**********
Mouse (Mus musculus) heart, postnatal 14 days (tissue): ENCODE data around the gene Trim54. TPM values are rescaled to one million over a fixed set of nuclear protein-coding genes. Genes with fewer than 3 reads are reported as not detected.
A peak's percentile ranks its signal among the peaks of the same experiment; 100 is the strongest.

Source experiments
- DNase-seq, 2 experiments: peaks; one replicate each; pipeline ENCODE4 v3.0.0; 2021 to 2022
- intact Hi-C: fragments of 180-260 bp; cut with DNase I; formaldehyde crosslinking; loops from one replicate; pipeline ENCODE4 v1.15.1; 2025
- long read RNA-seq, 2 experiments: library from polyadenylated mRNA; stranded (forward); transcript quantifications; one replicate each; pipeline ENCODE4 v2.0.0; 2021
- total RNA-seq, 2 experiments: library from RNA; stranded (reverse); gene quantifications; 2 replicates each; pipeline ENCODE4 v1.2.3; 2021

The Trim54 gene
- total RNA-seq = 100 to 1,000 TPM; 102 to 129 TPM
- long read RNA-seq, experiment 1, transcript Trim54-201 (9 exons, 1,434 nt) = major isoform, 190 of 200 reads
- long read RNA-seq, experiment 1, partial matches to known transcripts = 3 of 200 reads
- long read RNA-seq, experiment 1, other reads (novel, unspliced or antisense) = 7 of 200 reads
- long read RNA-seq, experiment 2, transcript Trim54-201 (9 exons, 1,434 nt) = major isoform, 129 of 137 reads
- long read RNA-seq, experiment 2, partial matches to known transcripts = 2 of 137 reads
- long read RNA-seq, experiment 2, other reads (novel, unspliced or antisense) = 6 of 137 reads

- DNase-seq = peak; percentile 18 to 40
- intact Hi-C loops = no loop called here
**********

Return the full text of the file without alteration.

Mouse (Mus musculus) heart, postnatal 14 days (tissue): ENCODE data around the gene Trim54. TPM values are rescaled to one million over a fixed set of nuclear protein-coding genes. Genes with fewer than 3 reads are reported as not detected.
A peak's percentile ranks its signal among the peaks of the same experiment; 100 is the strongest.

Source experiments
- DNase-seq, 2 experiments: peaks; one replicate each; pipeline ENCODE4 v3.0.0; 2021 to 2022
- intact Hi-C: fragments of 180-260 bp; cut with DNase I; formaldehyde crosslinking; loops from one replicate; pipeline ENCODE4 v1.15.1; 2025
- long read RNA-seq, 2 experiments: library from polyadenylated mRNA; stranded (forward); transcript quantifications; one replicate each; pipeline ENCODE4 v2.0.0; 2021
- total RNA-seq, 2 experiments: library from RNA; stranded (reverse); gene quantifications; 2 replicates each; pipeline ENCODE4 v1.2.3; 2021

The Trim54 gene
- total RNA-seq = 100 to 1,000 TPM; 102 to 129 TPM
- long read RNA-seq, experiment 1, transcript Trim54-201 (9 exons, 1,434 nt) = major isoform, 190 of 200 reads
- long read RNA-seq, experiment 1, partial matches to known transcripts = 3 of 200 reads
- long read RNA-seq, experiment 1, other reads (novel, unspliced or antisense) = 7 of 200 reads
- long read RNA-seq, experiment 2, transcript Trim54-201 (9 exons, 1,434 nt) = major isoform, 129 of 137 reads
- long read RNA-seq, experiment 2, partial matches to known transcripts = 2 of 137 reads
- long read RNA-seq, experiment 2, other reads (novel, unspliced or antisense) = 6 of 137 reads

- DNase-seq = peak; percentile 18 to 40
- intact Hi-C loops = no loop called here